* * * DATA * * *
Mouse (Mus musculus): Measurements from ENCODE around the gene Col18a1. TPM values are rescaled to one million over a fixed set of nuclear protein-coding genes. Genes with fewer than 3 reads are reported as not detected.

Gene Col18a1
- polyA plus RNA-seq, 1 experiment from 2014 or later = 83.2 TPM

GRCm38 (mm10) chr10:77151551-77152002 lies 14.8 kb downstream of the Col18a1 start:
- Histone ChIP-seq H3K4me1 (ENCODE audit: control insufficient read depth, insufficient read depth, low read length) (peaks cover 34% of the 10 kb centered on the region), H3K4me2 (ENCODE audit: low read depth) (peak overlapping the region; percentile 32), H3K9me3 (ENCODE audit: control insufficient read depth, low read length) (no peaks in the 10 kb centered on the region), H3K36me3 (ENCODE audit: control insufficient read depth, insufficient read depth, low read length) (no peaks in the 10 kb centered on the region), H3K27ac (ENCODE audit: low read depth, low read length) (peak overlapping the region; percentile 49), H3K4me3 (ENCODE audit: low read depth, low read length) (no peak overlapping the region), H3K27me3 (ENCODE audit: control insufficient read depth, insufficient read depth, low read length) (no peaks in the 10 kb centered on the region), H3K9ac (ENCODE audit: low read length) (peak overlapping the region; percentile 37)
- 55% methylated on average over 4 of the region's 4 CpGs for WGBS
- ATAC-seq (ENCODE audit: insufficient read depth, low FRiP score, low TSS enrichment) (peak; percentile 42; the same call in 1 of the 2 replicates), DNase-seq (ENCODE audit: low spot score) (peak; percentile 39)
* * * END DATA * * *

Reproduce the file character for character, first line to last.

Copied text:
Mouse (Mus musculus): Measurements from ENCODE around the gene Col18a1. TPM values are rescaled to one million over a fixed set of nuclear protein-coding genes. Genes with fewer than 3 reads are reported as not detected.

Gene Col18a1
- polyA plus RNA-seq, 1 experiment from 2014 or later = 83.2 TPM

GRCm38 (mm10) chr10:77151551-77152002 lies 14.8 kb downstream of the Col18a1 start:
- Histone ChIP-seq H3K4me1 (ENCODE audit: control insufficient read depth, insufficient read depth, low read length) (peaks cover 34% of the 10 kb centered on the region), H3K4me2 (ENCODE audit: low read depth) (peak overlapping the region; percentile 32), H3K9me3 (ENCODE audit: control insufficient read depth, low read length) (no peaks in the 10 kb centered on the region), H3K36me3 (ENCODE audit: control insufficient read depth, insufficient read depth, low read length) (no peaks in the 10 kb centered on the region), H3K27ac (ENCODE audit: low read depth, low read length) (peak overlapping the region; percentile 49), H3K4me3 (ENCODE audit: low read depth, low read length) (no peak overlapping the region), H3K27me3 (ENCODE audit: control insufficient read depth, insufficient read depth, low read length) (no peaks in the 10 kb centered on the region), H3K9ac (ENCODE audit: low read length) (peak overlapping the region; percentile 37)
- 55% methylated on average over 4 of the region's 4 CpGs for WGBS
- ATAC-seq (ENCODE audit: insufficient read depth, low FRiP score, low TSS enrichment) (peak; percentile 42; the same call in 1 of the 2 replicates), DNase-seq (ENCODE audit: low spot score) (peak; percentile 39)